Foundations for Inward Listening:
The following are core foundations to building a healthy relationship with one’s inner self through inward listening:
- Inward listening is the key to meeting our original, innate wisdom. We can learn how to live our lives guided by this wisdom.
- Being in our bodies such that we experience and allow feelings and sensations to come and go naturally is essential to mental, physical, emotional, spiritual, and social health.
- All feelings are okay and part of being fully human and alive.
- Emotions and the bodily sensations that accompany them need room to be experienced in order to then be released so that we can allow new life experiences to arrive.
- When emotions are habitually blocked, suppressed, or avoided, their blocked energy will lead to symptoms (and constipated relationships with self, others, and life overall).
- Symptoms manifest when we have repeatedly failed to honor the message of our feelings/sensations when they first arise.
- Symptoms, then, are powerful inner messengers alerting us that we’ve gotten off- track with our true self needs and/or that we have something we need to take care of (i.e., current life situations and/or from our past).
- Becoming fluent with our emotional life is central to being able to meet one’s own needs. Befriending oneself in these ways leads to true confidence: increased calm, strength, and flexibility in responding to life situations.
- Essentially, by listening to your feelings, sensations, inner truth, and by meeting your needs, your insides will begin to trust you more. Because you are listening to and meeting your needs in this way, the loud voice of symptoms will naturally begin to diminish.
Steps for Practicing Inward Listening:
1-Set the intention to tune inward with a reverent sense of curiosity, listening to your body and emotions as true messengers of your inner wisdom.
2-Scan throughout your whole body….sense where there is holding or tension or noteworthy sensation.
3-Bring your attention to this bodily sensation with a light, compassionate curiosity. Notice the nature of this sensation. For example, try to imagine what this sensation would be like if it had a color, shape, size, texture, movement, weight or density? Allow enough space and time to thoroughly experience the quality of it.
4-Once you’ve tuned into the “suchness” of this bodily sensation, see if you can sense what emotion(s) are being expressed in the experience. Don’t get hung up on trying to name the emotion; just trying to tune in is enough and identifying the feelings becomes clearer with practice.
5-Now pose the question, “If this sensation (or feeling) were saying something, what would it be saying?” Keep asking until there is an answer that “pops up” on its own or has you experience a “felt shift” inside (i.e., a gut-sense that the response that arises seems genuine and/or to fit with a core truth).*
6-Now pose the question, “If this felt sense were asking for something, what would it need or be asking for?” Again, take time to listen and repeat the question until you have a felt shift inside showing you’ve come upon a genuine need underlying this feeling.*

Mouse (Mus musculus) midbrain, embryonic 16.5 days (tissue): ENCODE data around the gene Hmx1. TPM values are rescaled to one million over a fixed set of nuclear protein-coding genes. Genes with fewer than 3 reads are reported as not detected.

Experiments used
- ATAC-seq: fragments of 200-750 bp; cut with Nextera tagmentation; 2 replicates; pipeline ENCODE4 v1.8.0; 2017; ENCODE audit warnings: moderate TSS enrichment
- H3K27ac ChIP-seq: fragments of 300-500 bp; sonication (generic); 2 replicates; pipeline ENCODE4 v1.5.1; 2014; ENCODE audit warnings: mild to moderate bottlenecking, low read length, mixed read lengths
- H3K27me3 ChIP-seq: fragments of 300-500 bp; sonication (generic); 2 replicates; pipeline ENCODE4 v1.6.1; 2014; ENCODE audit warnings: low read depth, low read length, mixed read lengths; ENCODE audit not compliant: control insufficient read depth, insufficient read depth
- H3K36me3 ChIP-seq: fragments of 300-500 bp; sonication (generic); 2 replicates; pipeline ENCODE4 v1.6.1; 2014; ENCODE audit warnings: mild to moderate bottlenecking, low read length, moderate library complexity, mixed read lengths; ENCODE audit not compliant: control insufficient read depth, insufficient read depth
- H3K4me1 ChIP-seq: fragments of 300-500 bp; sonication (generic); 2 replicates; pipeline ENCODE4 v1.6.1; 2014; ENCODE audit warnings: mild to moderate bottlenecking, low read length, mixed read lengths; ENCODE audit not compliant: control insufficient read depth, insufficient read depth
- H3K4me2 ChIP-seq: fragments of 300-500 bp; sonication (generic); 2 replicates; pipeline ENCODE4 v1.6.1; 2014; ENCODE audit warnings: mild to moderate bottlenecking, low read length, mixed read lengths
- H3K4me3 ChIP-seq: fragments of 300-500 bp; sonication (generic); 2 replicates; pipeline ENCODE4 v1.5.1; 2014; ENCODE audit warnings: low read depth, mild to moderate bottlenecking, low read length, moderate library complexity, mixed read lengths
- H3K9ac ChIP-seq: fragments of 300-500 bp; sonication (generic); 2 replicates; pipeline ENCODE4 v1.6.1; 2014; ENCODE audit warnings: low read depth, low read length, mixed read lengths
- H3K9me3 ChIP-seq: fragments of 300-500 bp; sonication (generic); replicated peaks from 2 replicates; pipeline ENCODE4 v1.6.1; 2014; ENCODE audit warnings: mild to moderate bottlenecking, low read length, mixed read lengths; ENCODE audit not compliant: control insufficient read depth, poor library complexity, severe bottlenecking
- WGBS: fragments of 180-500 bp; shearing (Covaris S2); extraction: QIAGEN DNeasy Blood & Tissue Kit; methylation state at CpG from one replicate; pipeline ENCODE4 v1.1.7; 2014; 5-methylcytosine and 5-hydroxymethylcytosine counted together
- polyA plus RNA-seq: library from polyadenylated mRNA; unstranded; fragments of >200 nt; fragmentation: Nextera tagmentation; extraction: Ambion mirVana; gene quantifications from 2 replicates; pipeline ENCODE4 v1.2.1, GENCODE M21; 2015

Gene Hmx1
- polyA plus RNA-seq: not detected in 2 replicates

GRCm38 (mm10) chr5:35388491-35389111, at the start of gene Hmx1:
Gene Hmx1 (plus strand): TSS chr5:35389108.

7-Having sensed/heard what is needed, take time to allow different solutions or ideas to arise. Again, this is your inner wisdom, inviting you to take action to honor your core needs and truth.
8-Now, it is important to sense how and when you can follow through with these actions in a mindful way that will get your needs met.
9-Now, return to an awareness of your inner bodily state. Notice how the sensations might have shifted/changed due to your practice of inward listening; this is your body giving you feedback. If there is relief, your body is acknowledging how helpful it is that you have attended to your core truth needs. If there is still some tension, there may be more your body/wisdom wants to share with you. Continue with the above steps as many times as you’d like in order to increase your relief and deepen connection with your inner truth.
10-Practice, practice, practice. After time, this process will become more natural and fluid, allowing your intuitive wisdom to guide you skillfully and compassionately in your everyday life.
Eugene T. Gendlin received his Ph.D. in philosophy from the University of Chicago and taught there from 1963 to 1995. His philosophical work is concerned especially with the relationship between logic and experiential explication. Implicit intricacy cannot be represented, but functions in certain ways in relation to philosophical discourse. The applications of this “Philosophy of the Implicit” have been important in many fields.Â His philosophical books and articles are listed and some of them are available from this web site. They include Experiencing and the Creation of Meaning, (in paperback) and Language Beyond Post-Modernism: Saying and Thinking In Gendlin’s Philosophy (edited by David Levin) , both from Northwestern University Press, l997 and A Process Model.
Gendlin has been honored four times by the American Psychological Association for his development of Experiential Psychotherapy. He received the first “Distinguished Professional Psychologist of the Year” award from the Clinical Division, an award from the Philosophical Psychology Division, and he and The Focusing Institute received an award from the Humanistic Division in August of 2000. Division 24 is giving him (2010) their highest award for Distinguished Theoretical and Philosophical Contributions to Psychology. In 2008 he was awarded the Viktor Frankl prize by the city of Vienna and the Viktor Frankl Family Foundation.
He was a founder and editor for many years of the Clinical Division Journal, Psychotherapy: Theory Research and Practice. His book, Focusing, has sold over 500,000 copies and is translated into 17 languages.
Â© 2011 Copyright Â Allison Stuart Kaplan Â www.Askinyourface.com LLC